Differences in morphology can solely arise through the effect of plasticity; however, the differences seen in Loch Dughaill would appear too extreme (Fig. 4) to be explained by plasticity alone and thus we speculate in the absence of any specific data, that at least some of the morphological characteristics are genetic in origin. The profundal and pelagic Arctic charr in Loch Dughaill show many of the parallelisms shared with other polymorphic lakes systems that support pelagic and littoral-benthic foraging specialists of Arctic charr (Alekseyev & Pichugin, 1998; Adams et al., 1998, 2003; Klemetsen et al., 2002) as well as brown trout (Ferguson & Mason, 1981), whitefish (Amundsen et al., 2004; Harrod et al., 2010; Siwertsson et al., 2013) and sticklebacks (McPhail, 1984). The profundal fish had much shorter, round and robust heads and large sub-terminal mouths (Fig. 4) which are suited to foraging from the substrate (Fugi et al. 2001), a feeding behaviour characteristic of feeding on Pisidium, the main component of their diet (Fig. 5). The bodies of profundal fish were much deeper and cryptic in colour (Fig. 4), often seen in fish that inhabit deeper water (Jonsson & Jonsson, 2001; Klemetsen, 2010). Pelagic fish had more pointed, delicate heads in comparison (Fig. 4), again which is suited to catching smaller pelagic prey items (Adams & Huntingford, 2002) such as Leptodora kindtii, the only prey item found in the stomachs of pelagic fish (Fig. 5). Pelagic fish bodies were more streamlined in appearance (Fig. 4) (and it was noted during dissection that pelagic fish had noticeably thicker, tougher more muscular body walls than that of profundal fish which were in contrast extremely thin and required little force to make an incision) supporting the need for increased swimming activity associated with foraging in open water. The ventral side of pelagic fish had pale to dark red pigmentation in contrast to the profundal fish which had pale skin with some grey shading. Pectoral fins were much larger in profundal fish compared to the pelagic fish. Large fan like pectoral fins are characteristics of many benthic feeding fish that have to manoeuvre and orientate with accuracy in order to find, capture and manipulate prey. The narrower pectoral fins of the pelagic fish are more suitable in structure for greater swimming efficiency (Walker & Westneat, 2002). These are repeatedly reported features of benthic and pelagic feeding specialists in Arctic charr (Klemetsen, 2010).
The depth at which individuals were captured can be used to make inferences about habitat use. There was no overlap in the depth use for either morphs during summer (June). Only benthic set nets (set between 35 and 60 m) caught profundal fish and pelagic nets set at the surface (0–6 m) caught only pelagic fish, indicating very strong spatial depth segregation (Fig. 3). The overlap in depth use in October is probably a change in behaviour and habitat use associated with spawning. These data presented here indicate that at spawning time, spatial depth segregation between these forms is eroded and it is probable that there is a temporal overlap in spawning of both Arctic charr ecomorphs in Loch Dughaill. Locational data from the nets that caught fertile male and female fish of both morphs would suggest that spawning in both morphs is likely to take place in waters approximately 15–20 m deep towards the north of the lake and at a similar time as both fecund male and female fish of both morphs were caught in the same nets. However, this is purely speculative. If genetic isolation between the morphs persists, it would most likely be maintained by two factors. Either spatially, with each morph spawning in a different location, or through positive assortative mating, with each morph showing a preference to spawn with conspecifics. Genetic data will confirm if the morphs are genetically isolated and positional information from an ongoing telemetry study will give more insight as to what degree their spawning habits overlaps both temporally, as well as spatially. This will allow a more precise explanation of the possible processes that are maintaining two sympatric morphs/populations in such a small lake.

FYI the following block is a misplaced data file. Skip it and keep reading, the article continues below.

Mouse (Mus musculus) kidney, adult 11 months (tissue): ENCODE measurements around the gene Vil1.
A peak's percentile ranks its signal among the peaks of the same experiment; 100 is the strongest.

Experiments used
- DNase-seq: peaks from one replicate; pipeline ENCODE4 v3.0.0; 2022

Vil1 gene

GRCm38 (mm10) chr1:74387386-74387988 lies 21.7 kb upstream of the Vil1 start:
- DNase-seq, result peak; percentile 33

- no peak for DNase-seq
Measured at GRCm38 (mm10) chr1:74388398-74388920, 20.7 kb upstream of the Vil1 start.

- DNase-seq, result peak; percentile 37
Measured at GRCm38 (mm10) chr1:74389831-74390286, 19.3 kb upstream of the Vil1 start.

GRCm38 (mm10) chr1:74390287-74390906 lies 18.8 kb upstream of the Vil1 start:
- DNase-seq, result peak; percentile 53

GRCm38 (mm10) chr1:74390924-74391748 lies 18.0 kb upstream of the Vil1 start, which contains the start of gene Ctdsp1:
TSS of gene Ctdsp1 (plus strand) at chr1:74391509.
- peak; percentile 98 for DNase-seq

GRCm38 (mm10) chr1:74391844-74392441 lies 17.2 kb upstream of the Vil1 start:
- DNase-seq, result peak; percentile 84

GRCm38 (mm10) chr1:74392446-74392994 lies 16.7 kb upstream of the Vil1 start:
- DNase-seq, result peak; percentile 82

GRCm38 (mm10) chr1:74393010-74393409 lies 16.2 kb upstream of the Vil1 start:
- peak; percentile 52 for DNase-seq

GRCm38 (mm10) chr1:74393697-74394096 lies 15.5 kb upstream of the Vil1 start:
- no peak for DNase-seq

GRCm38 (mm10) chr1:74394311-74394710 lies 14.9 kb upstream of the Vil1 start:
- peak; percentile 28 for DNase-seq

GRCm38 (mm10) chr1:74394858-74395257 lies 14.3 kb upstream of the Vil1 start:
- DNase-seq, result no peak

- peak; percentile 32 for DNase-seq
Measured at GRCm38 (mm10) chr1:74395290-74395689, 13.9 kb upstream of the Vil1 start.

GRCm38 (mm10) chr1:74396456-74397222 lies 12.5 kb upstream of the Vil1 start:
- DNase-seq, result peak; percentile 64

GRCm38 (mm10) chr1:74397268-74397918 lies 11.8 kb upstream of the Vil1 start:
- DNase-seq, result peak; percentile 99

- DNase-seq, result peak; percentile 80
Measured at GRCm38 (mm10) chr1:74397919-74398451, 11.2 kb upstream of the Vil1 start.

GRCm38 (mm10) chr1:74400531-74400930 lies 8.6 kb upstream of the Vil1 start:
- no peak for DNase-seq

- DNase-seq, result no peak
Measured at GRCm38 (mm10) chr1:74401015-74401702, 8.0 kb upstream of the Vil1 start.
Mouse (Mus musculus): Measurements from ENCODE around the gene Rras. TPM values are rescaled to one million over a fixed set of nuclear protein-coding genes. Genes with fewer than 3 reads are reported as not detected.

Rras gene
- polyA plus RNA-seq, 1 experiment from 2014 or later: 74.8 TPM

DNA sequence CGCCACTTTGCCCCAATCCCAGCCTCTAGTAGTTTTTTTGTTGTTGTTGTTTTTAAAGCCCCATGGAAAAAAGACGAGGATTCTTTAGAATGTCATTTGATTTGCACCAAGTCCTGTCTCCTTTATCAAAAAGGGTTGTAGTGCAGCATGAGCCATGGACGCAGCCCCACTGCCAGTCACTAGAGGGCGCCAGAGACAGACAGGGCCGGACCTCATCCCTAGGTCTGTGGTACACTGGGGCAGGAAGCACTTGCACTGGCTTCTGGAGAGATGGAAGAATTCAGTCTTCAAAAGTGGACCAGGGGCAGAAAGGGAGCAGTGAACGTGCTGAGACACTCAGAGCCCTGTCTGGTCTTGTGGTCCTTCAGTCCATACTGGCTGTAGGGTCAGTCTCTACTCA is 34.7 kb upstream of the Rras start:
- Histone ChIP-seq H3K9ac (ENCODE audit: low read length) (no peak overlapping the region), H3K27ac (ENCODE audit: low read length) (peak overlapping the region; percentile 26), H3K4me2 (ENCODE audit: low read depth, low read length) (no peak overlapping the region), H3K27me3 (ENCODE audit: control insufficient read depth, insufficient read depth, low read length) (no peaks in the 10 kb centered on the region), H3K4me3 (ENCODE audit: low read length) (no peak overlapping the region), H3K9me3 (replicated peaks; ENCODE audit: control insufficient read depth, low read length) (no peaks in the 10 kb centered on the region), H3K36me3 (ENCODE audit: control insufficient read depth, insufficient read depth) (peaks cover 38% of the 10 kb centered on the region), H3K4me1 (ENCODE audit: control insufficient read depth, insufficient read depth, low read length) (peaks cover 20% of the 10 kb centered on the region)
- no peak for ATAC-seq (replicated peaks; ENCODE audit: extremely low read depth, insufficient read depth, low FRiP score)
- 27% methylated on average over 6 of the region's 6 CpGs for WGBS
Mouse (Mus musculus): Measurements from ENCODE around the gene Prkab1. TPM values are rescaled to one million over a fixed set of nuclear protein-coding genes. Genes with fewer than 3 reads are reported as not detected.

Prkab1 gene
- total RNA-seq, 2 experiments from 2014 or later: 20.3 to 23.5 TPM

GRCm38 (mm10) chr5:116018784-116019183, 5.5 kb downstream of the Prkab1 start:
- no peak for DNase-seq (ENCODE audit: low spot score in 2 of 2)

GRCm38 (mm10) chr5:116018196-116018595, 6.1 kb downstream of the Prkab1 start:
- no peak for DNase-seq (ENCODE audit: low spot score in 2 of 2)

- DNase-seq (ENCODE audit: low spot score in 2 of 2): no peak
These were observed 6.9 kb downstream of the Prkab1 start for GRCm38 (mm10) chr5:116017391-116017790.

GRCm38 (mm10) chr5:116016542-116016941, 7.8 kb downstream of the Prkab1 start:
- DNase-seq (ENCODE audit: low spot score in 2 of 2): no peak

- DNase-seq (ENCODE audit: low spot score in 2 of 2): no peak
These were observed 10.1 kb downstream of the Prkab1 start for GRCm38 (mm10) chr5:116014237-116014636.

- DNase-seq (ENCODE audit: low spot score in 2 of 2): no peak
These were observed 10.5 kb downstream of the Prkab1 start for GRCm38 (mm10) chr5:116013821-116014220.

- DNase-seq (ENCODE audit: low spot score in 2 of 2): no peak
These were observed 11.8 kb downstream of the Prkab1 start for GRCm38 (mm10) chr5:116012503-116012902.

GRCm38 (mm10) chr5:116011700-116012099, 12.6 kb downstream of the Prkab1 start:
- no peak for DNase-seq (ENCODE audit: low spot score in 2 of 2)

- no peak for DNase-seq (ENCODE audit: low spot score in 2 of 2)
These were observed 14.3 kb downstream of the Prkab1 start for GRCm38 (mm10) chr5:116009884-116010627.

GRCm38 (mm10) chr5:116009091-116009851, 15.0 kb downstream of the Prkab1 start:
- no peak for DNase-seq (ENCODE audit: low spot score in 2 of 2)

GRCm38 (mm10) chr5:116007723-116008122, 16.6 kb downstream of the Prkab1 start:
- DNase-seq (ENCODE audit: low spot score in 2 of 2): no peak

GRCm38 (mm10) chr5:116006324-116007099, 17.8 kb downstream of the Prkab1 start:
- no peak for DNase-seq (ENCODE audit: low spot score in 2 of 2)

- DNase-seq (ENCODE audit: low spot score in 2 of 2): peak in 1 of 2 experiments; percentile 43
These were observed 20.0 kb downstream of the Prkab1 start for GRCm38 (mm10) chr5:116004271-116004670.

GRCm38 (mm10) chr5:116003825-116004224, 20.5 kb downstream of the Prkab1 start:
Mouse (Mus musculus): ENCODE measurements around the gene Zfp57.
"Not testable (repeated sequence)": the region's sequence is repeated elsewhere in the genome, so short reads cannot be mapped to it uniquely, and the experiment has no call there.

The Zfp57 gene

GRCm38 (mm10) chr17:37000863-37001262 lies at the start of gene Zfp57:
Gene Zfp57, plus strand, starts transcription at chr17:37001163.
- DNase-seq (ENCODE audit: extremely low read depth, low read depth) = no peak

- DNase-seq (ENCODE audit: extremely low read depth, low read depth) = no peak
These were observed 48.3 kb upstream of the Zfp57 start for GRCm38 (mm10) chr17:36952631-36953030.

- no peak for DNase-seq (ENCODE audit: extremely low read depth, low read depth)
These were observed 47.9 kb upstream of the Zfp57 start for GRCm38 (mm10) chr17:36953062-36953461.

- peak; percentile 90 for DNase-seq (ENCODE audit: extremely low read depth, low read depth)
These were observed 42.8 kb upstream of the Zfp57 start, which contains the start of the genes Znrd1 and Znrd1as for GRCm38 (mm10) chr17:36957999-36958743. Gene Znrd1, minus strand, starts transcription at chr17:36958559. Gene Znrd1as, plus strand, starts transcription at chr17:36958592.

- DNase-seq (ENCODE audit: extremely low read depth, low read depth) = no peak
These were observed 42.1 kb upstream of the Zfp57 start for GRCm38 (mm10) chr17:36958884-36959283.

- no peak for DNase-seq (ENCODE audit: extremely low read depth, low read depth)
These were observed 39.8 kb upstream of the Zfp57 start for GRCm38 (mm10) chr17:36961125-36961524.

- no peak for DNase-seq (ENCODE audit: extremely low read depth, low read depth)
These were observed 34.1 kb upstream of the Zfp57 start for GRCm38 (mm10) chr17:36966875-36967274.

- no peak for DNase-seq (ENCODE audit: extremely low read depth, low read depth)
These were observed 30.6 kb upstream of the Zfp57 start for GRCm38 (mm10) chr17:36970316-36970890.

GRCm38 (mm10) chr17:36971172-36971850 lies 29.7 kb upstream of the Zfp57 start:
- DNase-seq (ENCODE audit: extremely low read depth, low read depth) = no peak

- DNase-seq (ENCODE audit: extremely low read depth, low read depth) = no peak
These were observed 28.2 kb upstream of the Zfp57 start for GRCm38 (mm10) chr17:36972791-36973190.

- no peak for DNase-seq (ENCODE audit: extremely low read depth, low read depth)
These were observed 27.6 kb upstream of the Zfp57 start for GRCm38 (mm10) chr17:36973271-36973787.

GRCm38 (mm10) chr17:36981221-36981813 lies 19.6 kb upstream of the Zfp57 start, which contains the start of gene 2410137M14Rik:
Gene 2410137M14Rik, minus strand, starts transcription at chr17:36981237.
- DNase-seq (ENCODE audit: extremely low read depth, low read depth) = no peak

Stomach content analysis suggests that profundal and pelagic fish have stable and precise foraging niches. There was no change or overlap in the prey items being consumed by profundal and pelagic fish during either sampling period. The diet of profundal fish consisted of items that were exclusively deep-water benthic in their ecology by consuming predominantly Pisidium which contributed 95% of benthic prey items found in stomachs and larval chironomids the other 5%. Pelagic fish consumed exclusively Leptodora kindtii. More interestingly, there was no stomach contents overlap in fish sampled during October where there is evidence of a temporary overlap in habitat with profundal fish inhabiting much shallower water. It would appear that the change in behaviour during the October sampling that causes a shift in habitat use does not influence the trophic ecology of profundal fish supporting a strong dietary segregation that still persists during the speculated spawning period.